That the cops hang any charge they like on you is a separate issue. What I am talking about is self-incrimination. You could have achieved your goals without incriminating yourselves.

Handing out fully informed jury pamphlets in front of courthouses is not illegal yet.

Is there actually video out there of 420ers lighting up cannabis in public? Of the Gulchers selling food without state permission? While I haven’t specifically gone looking for that, I watch a lot of activism videos and haven’t noticed it. I have seen Gulchers cooking food and talking about selling food but I don’t remember seeing anything that could end up as Exhibit A in a criminal trial.

That said, there is a significant difference. Gulch and 420 activists who violate state edicts in public do so for a cause and without trying to hide (much?). Judging by the style of this film, you guys *were* attempting to be discreet. You just seemed to be going about in a careless manner.

My point is you could have done your activism op, achieved your goals, without putting evidence against yourselves in front of the world.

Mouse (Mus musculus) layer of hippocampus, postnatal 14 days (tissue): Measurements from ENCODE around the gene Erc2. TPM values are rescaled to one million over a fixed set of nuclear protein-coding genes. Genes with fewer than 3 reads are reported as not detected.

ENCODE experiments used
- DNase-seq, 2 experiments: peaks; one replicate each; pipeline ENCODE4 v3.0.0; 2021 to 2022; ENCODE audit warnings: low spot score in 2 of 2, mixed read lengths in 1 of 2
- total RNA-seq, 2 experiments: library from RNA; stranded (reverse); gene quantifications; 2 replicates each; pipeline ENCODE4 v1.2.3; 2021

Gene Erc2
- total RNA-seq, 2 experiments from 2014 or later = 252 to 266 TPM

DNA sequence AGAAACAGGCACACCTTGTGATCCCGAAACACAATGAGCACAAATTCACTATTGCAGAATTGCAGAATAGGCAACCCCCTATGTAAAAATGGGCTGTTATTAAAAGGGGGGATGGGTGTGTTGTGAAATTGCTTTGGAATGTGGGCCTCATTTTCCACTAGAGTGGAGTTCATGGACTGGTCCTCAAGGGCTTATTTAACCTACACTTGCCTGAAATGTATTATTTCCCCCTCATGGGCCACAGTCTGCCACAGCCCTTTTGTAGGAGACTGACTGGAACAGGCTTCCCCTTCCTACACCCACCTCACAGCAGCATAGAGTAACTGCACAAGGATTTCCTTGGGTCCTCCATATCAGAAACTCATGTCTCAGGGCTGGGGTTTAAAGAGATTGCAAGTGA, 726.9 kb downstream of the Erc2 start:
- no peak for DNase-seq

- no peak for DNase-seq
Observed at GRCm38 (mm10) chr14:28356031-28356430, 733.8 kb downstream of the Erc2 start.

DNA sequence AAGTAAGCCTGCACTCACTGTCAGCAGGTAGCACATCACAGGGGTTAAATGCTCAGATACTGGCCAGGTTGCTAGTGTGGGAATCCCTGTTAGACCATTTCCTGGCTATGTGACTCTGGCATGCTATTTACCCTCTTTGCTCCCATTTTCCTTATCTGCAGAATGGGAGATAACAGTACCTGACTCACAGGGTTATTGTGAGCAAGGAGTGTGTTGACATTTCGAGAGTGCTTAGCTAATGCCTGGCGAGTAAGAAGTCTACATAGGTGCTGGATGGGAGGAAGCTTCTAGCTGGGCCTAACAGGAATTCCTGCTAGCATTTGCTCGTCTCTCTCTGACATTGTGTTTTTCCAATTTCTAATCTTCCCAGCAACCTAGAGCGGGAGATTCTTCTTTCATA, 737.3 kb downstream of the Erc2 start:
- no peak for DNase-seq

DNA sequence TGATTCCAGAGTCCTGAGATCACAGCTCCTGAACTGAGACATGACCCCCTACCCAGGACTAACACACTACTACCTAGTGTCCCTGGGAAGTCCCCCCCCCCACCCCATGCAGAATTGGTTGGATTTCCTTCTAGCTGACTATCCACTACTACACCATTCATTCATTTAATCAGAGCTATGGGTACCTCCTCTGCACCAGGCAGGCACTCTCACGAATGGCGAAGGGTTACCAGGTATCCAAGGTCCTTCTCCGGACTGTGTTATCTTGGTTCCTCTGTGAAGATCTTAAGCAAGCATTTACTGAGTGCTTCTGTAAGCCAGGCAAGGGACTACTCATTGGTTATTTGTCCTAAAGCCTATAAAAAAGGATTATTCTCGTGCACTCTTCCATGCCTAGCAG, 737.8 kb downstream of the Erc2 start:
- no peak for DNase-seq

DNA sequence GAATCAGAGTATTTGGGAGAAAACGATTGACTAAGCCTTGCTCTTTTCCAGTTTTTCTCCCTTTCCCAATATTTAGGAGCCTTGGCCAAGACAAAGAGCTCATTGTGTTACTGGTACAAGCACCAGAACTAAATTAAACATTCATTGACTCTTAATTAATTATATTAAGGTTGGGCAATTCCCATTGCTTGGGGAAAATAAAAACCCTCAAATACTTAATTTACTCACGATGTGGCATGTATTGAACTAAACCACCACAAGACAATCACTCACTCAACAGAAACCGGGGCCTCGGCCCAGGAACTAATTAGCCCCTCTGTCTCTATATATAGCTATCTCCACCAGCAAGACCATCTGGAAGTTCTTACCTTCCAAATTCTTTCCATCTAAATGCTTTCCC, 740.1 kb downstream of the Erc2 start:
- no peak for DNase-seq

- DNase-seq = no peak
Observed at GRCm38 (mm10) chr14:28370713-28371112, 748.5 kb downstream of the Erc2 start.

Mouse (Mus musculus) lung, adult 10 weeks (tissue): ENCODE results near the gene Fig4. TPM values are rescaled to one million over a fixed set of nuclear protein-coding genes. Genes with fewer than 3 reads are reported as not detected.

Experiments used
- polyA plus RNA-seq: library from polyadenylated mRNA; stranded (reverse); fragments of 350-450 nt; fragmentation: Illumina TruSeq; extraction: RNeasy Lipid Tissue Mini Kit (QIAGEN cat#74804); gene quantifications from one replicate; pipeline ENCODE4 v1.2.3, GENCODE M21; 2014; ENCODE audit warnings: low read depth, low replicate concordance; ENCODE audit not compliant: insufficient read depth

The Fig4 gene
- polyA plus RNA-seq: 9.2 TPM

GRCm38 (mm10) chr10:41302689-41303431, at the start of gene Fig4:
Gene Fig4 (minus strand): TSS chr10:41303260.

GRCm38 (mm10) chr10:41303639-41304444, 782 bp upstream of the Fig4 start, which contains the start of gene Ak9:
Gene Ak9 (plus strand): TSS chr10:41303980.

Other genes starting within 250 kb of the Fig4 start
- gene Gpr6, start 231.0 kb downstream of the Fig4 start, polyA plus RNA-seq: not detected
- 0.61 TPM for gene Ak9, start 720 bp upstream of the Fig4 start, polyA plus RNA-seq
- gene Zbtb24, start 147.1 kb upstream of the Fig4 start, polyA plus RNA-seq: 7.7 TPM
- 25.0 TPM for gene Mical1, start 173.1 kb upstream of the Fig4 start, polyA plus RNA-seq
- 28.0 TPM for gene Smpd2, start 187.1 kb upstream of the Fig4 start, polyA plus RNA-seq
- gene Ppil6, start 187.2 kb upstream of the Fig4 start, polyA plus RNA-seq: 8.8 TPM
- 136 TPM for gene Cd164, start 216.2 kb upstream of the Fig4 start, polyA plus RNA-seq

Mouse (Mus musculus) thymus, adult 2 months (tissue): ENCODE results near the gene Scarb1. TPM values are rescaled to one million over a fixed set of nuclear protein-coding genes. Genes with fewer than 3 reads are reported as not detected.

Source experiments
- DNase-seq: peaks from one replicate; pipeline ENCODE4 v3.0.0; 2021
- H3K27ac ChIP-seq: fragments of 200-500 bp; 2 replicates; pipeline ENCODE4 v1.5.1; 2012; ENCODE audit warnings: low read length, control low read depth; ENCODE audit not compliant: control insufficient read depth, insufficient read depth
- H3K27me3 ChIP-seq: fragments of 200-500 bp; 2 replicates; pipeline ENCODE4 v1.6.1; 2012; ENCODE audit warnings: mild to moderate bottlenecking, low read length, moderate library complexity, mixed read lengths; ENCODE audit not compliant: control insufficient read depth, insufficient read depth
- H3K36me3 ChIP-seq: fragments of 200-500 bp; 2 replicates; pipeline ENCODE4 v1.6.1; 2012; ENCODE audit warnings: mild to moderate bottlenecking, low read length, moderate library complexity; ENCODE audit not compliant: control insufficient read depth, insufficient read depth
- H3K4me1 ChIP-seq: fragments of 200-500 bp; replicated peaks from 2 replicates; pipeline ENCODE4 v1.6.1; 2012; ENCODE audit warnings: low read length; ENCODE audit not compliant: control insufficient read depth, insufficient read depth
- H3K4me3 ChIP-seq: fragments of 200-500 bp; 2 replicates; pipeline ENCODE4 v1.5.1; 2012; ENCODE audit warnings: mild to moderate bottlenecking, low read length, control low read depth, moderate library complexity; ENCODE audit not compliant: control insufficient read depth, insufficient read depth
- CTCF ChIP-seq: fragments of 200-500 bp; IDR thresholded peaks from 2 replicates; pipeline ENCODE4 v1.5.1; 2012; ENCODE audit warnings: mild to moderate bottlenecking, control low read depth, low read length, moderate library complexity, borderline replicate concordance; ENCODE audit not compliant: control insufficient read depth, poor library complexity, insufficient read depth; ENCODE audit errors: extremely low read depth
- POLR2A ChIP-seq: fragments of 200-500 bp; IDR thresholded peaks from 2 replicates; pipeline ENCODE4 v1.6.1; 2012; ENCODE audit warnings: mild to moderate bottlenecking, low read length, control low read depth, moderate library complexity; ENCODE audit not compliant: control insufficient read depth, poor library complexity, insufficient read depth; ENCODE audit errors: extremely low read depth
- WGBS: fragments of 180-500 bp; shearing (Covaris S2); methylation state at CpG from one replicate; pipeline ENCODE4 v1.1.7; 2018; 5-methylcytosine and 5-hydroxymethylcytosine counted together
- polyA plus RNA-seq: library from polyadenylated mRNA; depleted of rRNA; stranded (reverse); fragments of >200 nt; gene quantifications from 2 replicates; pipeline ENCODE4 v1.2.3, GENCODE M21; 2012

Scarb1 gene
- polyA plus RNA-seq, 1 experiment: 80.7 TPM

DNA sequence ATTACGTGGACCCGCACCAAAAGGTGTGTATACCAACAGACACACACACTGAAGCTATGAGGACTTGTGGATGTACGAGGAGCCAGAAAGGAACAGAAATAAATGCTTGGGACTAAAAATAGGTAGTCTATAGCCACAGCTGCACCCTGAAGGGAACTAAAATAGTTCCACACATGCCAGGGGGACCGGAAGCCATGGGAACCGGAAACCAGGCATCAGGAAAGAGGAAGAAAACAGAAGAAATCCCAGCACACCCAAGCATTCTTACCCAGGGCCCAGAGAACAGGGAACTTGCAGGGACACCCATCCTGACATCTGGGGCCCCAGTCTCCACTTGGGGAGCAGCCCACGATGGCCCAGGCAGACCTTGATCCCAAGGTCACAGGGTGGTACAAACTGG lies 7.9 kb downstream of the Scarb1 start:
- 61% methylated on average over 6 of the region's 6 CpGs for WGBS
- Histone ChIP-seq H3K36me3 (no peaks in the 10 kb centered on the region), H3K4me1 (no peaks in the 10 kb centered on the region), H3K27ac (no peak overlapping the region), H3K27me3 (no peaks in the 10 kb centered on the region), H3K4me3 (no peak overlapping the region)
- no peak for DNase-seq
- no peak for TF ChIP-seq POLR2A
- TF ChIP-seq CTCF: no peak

I’m not sure why you think my comments would scare people off. I suggested an alternate way of doing the same op that doesn’t lead to self-incrimination. I like your op. I just think it’s a dangerous example to imitate. Activists should be aware of the dangers of illegal activism before they find themselves in a world of hurt. I hope posts like this one can help people identify where exactly the line is.

I know that we don’t always see eye to eye, George, but then you go and put up something that makes me adore you.

I agree wholeheartedly (including your follow up comment directed at Adam). The funny thing is that I’ve been working on a post about internet privacy and how easy it is to track down info like your address, phone numbers, employers, etc. (or, as they say on ye olde 4chan: your dox). This video might as well say “Hi, my name is so and so and this is my friend so and so. We’re now going to break the law! We’re currently in this location and will be hitting the following stop signs! You can reach me here, here, or here.”

It’s already easy to track someone down with just one little clue. It’s even easier when you give them a road map to do so.

This qualifies as poo-pooing in my book.

Maybe they care so much about their activism that they would risk detention and hassling by the police and possibly even *welcome it* as an opportunity to jam up the system?

Some people are willing to fight the enemy head on, and they should also have your support and respect if they are willing to be held publically accountable for their actions.